Cutting rings for riveted maille

After the coils have been wound, the next step is to cut the rings from the coil.  There are basically 3 different mechanical methods of cutting rings from a coil.  The image below shows examples of 3 types of cutters.  From top to bottom we have:


Sawing: Dremel cut-off wheel


Pinching: End nippers


Shearing: Metal shears

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Any cutting method that removes metal as it cuts is a sawing method.  Though the image shows a rotary cut-off wheel as the sawing tool, a hacksaw is also an example of a sawing tool.  Sawing cuts make for the cleanest, sharpest cuts, which is a boon for butted maille makers, but completely wrong for riveted maille.

Sawing cutters are generally slow, and with the case of cut-off wheels, also tend to consume the tool rapidly.

The following two images (click to enlarge them) show the results of a flush cut before flattening:

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Sawed; before flattening

And these two pictures show what the overlap area looks like after flattening:

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Sawed, after flattening

Pinching cutters do not remove metal as they cut.  Instead, they squash the item to be cut between two "V" shaped wedges.  This pinches the metal, making very thin so that it breaks off.  Pinching cutters are generally considered the poorest cutters for making butted maille, because the "V" shape of the cutting blades is transferred to the ends of the ring, making them butt together like so: ><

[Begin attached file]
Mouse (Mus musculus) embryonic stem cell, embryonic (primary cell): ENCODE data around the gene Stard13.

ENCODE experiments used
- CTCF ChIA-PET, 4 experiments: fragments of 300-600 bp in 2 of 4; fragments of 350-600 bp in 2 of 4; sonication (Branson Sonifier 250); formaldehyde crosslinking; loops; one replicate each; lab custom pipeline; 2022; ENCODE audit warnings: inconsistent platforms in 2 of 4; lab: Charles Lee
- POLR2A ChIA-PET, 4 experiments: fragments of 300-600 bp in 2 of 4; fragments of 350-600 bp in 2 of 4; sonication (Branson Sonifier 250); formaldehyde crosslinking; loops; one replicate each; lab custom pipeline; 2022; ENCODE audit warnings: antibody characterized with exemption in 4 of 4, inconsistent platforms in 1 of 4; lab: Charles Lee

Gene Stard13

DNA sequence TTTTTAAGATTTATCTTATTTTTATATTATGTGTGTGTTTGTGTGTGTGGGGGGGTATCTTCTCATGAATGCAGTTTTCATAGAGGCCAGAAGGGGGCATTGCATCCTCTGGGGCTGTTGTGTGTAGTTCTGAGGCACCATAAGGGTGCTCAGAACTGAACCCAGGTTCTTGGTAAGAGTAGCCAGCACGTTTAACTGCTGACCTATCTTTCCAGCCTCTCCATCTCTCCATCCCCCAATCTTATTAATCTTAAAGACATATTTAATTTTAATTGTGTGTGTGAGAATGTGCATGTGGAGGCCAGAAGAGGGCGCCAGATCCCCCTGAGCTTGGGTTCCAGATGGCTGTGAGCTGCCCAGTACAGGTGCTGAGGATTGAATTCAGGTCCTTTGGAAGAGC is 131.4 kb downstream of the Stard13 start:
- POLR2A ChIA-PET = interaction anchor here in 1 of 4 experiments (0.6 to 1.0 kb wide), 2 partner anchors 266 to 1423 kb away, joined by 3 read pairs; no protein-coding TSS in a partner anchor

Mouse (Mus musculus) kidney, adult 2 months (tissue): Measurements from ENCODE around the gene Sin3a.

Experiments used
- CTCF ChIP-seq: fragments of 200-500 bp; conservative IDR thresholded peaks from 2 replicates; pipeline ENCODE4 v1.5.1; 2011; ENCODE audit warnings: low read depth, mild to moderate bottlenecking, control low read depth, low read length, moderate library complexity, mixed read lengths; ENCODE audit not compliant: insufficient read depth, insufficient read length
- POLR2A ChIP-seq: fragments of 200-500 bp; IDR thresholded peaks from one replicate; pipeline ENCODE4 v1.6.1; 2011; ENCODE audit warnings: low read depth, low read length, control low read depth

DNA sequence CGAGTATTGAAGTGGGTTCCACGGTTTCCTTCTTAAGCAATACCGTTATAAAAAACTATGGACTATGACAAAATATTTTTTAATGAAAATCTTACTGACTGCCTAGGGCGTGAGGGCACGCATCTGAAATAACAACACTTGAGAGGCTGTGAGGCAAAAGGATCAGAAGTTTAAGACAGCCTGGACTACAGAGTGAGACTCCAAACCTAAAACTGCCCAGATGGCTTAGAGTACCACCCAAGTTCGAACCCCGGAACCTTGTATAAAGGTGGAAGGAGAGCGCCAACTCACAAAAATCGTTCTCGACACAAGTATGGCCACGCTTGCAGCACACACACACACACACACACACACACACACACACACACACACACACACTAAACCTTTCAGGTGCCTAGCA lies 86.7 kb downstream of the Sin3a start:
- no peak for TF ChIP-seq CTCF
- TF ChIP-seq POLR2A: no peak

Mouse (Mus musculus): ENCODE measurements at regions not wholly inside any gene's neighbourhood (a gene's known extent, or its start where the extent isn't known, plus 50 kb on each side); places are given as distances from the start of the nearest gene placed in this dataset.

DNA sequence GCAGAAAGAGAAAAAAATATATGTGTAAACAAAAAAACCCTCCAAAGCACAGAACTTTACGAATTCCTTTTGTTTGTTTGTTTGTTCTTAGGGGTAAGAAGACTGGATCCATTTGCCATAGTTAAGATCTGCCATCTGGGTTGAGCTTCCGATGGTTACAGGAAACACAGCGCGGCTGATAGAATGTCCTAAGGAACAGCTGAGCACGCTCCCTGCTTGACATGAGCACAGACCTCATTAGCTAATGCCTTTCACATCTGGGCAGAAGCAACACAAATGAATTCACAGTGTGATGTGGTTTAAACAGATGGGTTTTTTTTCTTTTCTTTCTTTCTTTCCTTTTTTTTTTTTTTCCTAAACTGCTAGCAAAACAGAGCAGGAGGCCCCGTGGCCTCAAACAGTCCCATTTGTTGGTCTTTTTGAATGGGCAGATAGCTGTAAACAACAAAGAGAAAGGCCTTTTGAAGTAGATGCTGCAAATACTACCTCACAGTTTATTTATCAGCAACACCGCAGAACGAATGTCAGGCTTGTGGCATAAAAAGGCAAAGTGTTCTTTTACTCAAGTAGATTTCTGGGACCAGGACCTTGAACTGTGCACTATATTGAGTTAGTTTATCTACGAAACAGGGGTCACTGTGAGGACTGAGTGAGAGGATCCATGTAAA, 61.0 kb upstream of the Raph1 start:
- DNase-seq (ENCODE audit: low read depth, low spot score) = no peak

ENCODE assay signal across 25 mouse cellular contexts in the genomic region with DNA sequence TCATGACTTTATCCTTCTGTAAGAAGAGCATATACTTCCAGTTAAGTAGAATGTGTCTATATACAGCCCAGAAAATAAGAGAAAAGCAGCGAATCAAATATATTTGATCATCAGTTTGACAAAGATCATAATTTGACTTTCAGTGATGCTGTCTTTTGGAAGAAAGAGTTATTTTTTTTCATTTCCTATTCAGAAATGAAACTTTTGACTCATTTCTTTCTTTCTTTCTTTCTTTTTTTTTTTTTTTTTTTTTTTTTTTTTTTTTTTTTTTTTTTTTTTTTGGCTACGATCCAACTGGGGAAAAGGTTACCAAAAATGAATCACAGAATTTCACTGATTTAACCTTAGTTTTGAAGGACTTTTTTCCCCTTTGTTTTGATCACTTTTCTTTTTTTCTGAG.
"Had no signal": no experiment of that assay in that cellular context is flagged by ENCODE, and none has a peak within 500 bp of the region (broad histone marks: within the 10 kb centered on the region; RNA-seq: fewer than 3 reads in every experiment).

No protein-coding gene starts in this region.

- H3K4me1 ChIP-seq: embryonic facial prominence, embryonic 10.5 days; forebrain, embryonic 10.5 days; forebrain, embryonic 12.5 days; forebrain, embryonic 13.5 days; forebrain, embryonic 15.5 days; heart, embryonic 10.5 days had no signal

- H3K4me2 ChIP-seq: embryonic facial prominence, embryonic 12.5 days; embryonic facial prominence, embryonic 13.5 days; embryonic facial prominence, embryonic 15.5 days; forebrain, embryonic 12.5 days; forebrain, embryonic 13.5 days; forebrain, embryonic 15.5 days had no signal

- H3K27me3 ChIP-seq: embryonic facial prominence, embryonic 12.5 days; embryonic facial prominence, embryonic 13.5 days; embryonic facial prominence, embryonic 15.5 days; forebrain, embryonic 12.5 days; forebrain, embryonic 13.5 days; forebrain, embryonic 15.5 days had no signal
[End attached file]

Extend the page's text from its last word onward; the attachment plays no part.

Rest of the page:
Pinching cutters are slow and make poor cuts for butted maille, but have an advantage in that they generally take little hand effort.

But as it turns out, the pinching style of cut also produces the most authentic looking overlap for riveted maille, which indicates to me that it is likely that the medieval maille maker used some kind of pinching cutter.

pinch_cut_unflat_10x.jpg (45098 bytes) pinch_cut_unflat_60x.jpg (47080 bytes)
Pinched, before flattening

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Pinched, after flattening

The last method of cutting, like the pinching style above, also does not remove metal as it is performed.  Instead, two blades pass very close to one another, shearing the metal caught in between.  Scissors for cutting paper are an example of a shearing cutter.  So is a hole punch.  

For the butted maille maker, shearing cutters are often found to give the best trade-off between speed and quality of cut.  The quality of the cut usually depends on the thickness of the wire being cut.

For riveted maille, the wire used is generally quite thin, and consequently the cut is very flush.  The cut is so flush, in fact, that it doesn't look much like what is seen in authentic samples.

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Sheared, before flattening

shear_cut_flat_10x.jpg (42106 bytes) shear_cut_flat_60x.jpg (56716 bytes)
Sheared, after flattening

The picture below shows authentic riveted rings.  Notice how the end of the wire tapers very gradually.  This indicates that the wire was not cut very flush at all.  I believe some kind of pinching cutter was used to cut these rings.

original_overlap.jpg (65822 bytes)
Authentic rings

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